(Ed) P. Harbulak ’59, ’62, of Allen Park, has been involved
with the University for almost half a century. Armed with bachelor
and master of science degrees in chemistry from the University,
he spent his approximately 30 working years primarily in electroplating
research and then later applying his expertise to numerous automotive
engineering applications at Chrysler Corporation.
His career began in 1962 with General Electric, where he was involved
in the development of luminescent phosphors for fluorescent lamps.
From there, he moved to Owens-Illinois Glass where he worked in
the Special Projects Group on a variety of glass-related problems.
He found his calling in electroplating research at M&T Chemicals,
where the first of his 12 patents was for a zinc-electroplating
process. Other patents followed through the years for various stripping,
nickel electroplating and brass plating processes.
After M&T, he joined Chrysler Corporation, where he developed
an electrochemical diagnostic test, which in less than 10 minutes
provided more information about the performance of chromium-plated
exterior automotive components than a 48-hour accelerated-corrosion
test being used. The new test was then used by the entire plating
industry. The development won him the American Electroplaters Society’s
Don Wood Award for the best technical paper in 1980 and the Society
of Automotive Engineer’s Award for Excellence in Oral Presentation
for a paper presented at its 75th Congress.
During Chrysler’s 1980 financial difficulties, he joined
the Udylite Division of OMI International where he developed that
company’s first commercial electroless nickelplating process.
In June 1984, he returned to Chrysler Corporation as a materials
engineer in the Electroplating Group of the Metallurgical Engineering
Department. There, he served as a liaison with the styling and engineering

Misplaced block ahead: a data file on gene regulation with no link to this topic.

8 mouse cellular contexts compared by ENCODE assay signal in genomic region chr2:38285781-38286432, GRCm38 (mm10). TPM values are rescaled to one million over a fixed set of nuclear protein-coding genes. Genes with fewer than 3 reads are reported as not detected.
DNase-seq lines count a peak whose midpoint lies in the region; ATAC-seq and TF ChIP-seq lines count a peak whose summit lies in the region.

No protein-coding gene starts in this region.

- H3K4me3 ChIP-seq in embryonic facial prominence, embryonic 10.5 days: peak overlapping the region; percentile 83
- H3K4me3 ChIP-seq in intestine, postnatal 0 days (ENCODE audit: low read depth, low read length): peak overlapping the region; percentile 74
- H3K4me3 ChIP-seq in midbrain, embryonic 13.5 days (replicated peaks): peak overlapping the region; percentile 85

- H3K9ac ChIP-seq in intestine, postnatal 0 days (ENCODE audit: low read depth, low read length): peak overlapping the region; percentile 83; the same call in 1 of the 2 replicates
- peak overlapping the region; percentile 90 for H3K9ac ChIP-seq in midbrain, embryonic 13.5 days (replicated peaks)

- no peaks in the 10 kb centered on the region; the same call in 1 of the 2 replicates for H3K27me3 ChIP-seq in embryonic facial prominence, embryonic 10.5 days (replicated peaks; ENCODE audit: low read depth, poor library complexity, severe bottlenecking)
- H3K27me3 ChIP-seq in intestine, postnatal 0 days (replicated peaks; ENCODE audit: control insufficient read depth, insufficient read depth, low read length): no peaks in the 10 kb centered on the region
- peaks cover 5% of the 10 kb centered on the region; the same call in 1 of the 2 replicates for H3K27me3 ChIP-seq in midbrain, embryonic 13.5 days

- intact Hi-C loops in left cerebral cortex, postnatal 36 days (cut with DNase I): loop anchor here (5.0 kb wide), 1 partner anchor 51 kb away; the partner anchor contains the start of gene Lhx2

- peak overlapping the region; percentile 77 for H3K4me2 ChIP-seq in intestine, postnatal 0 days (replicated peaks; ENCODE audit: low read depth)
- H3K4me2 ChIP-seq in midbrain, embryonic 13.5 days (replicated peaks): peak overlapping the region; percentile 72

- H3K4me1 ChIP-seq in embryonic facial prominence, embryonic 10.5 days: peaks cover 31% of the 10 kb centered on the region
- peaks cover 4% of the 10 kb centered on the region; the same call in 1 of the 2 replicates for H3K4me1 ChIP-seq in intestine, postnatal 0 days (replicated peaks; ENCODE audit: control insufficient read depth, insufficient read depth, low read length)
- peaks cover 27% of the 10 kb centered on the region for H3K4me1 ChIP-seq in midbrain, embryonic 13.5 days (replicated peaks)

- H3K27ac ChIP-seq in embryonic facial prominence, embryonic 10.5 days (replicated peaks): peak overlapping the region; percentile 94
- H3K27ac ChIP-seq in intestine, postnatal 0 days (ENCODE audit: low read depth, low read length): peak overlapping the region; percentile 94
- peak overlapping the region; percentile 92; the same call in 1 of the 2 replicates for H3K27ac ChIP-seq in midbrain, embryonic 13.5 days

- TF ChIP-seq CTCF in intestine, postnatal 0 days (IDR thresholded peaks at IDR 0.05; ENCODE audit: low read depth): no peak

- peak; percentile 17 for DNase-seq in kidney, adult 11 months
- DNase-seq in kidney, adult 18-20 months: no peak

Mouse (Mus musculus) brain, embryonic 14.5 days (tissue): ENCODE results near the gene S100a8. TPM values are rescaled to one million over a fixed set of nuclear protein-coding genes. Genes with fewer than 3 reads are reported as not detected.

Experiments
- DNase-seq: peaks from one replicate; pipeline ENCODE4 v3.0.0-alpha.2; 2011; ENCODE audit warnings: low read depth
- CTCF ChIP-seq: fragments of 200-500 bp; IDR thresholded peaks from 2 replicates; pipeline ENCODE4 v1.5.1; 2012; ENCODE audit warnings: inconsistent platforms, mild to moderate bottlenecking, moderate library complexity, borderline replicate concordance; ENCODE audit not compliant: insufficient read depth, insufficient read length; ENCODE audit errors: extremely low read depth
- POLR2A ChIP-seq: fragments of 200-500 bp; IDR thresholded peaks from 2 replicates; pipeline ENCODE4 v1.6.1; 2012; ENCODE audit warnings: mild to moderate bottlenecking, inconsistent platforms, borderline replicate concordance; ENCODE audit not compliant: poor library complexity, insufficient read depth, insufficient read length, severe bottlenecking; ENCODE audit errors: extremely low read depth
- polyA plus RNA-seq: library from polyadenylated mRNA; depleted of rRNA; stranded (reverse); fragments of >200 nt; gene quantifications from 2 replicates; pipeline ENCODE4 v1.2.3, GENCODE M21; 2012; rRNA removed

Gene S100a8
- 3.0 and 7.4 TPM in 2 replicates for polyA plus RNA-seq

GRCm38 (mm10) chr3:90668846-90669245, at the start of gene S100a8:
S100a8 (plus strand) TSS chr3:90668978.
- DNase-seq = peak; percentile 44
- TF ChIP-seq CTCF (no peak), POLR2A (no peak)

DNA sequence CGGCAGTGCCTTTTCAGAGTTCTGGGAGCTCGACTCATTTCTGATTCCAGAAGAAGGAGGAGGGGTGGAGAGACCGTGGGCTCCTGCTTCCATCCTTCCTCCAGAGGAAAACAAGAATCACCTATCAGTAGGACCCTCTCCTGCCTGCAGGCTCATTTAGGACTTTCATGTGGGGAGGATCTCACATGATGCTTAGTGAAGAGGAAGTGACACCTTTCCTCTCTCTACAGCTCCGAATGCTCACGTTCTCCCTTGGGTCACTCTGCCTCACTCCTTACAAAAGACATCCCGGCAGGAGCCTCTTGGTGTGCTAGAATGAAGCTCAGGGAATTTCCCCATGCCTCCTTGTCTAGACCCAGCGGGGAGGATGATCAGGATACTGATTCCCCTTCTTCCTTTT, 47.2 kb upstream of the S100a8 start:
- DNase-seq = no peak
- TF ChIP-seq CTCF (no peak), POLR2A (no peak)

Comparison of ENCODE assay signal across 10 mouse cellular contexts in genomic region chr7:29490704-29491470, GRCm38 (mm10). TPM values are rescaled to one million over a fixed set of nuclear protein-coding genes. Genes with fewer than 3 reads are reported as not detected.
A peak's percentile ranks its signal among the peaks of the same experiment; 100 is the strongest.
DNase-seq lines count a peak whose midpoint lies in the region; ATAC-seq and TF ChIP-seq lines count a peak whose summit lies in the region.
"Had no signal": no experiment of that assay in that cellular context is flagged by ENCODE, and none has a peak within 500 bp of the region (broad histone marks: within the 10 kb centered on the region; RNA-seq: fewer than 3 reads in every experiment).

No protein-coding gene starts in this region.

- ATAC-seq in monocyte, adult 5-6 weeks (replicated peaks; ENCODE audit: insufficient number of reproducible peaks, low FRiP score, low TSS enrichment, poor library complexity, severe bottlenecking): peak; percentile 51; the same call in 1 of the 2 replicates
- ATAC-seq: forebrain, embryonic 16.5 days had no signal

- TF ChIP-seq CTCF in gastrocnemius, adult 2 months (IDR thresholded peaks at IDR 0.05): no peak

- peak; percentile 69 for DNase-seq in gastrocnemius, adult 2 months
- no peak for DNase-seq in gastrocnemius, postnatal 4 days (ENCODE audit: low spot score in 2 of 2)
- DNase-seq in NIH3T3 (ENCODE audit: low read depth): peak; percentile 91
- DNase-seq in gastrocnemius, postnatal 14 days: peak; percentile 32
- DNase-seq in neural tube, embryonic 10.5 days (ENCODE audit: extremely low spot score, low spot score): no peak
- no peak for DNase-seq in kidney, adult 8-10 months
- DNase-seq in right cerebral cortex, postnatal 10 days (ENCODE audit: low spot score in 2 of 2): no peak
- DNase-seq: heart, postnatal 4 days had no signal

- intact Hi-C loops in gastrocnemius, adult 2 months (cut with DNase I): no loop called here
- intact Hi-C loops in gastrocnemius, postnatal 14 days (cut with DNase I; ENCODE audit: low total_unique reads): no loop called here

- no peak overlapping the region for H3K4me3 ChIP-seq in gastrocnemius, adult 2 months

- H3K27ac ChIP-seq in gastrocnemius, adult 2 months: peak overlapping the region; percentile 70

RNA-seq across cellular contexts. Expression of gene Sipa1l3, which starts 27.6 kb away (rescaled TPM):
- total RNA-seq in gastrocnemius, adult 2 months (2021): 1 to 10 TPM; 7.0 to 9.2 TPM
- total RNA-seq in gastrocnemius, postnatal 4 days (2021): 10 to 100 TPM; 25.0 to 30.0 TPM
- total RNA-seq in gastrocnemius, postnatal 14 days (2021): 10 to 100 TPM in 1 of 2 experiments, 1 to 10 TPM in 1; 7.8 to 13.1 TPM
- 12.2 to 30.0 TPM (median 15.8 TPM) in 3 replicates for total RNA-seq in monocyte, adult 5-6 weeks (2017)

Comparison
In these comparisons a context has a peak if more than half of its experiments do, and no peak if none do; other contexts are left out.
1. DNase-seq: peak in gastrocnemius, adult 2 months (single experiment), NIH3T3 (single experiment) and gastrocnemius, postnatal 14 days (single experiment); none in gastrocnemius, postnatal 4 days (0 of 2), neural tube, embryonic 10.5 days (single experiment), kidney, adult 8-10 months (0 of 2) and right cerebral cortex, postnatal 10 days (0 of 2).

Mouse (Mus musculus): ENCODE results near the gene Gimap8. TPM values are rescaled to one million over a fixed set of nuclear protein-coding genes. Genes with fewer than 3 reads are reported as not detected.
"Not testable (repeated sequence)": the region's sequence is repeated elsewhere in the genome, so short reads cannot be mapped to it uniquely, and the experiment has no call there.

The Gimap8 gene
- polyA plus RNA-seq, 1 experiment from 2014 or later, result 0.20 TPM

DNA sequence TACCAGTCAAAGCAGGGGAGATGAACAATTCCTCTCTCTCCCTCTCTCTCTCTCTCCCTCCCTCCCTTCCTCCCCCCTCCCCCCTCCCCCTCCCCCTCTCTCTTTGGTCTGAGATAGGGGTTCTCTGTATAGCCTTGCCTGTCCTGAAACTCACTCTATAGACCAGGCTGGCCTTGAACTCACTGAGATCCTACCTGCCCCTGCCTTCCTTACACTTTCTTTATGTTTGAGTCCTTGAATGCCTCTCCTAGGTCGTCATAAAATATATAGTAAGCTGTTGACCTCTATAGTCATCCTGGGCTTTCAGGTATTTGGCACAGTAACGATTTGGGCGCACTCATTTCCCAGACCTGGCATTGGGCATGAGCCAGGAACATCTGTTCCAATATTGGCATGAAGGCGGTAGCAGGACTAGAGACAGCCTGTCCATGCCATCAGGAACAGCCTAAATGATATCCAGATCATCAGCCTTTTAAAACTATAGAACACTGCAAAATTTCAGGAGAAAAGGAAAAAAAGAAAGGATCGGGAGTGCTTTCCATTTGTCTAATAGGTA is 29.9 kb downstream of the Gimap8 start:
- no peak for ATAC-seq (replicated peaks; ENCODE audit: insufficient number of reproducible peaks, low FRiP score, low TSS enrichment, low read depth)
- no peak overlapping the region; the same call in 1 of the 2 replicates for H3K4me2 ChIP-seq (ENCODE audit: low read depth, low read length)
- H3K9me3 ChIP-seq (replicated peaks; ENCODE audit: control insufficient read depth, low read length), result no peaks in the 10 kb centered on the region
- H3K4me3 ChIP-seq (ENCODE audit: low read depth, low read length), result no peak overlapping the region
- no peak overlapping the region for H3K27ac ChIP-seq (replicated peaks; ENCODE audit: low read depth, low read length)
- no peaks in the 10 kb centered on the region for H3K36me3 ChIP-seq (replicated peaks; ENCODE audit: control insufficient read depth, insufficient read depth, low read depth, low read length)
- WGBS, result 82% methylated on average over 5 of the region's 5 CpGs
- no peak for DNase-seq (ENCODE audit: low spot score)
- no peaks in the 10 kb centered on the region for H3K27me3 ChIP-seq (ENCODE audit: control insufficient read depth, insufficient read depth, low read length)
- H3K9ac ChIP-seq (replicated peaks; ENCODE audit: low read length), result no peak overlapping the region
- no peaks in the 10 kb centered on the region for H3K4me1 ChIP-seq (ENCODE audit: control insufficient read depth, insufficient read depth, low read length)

design groups to insure the feasibility of designs for platability.
He also was involved with writing plating-process standards and
working with suppliers on problem solving. He retired from DaimlerChrysler
in 1991 as a senior materials engineer.
He was a member of the American Electroplaters Society, American
Chemical Society and SAE. He is a past chairman of the Inorganic
and Physical Chemists Group of Detroit.
Looking back, he says, “When I decided to major in chemistry,
I had no idea that my career would be in the field of electroplating
and corrosion. Those were topics that were barely mentioned in my
coursework. But the chemistry, math and physics courses I took at
(then) U of D provided me with an excellent foundation on which
to build the new skills and additional knowledge I needed to succeed
in the technical world.”
To his surprise, his non-technical courses also proved beneficial.
“I had no idea of the tremendous number of reports, proposals
and publications required in the working world,” he explains.
“The ability to write coherently and speak with ease in public
can be almost as essential for success as technical expertise. The
required courses in composition, literature and public speaking,
which at the time seemed useless to my perceived needs as a chemist,
proved to be of significant benefit.
“Even in retirement, I still benefit from my education as
I work on numerous hobbies and am involved in volunteer work. My
many fine instructors prepared me for a successful career and also
instilled moral and religious principles that are even more important
in today’s world.”
A longtime University supporter, Harbulak remains involved with
UDM; he recently spoke to one of the General Chemistry classes.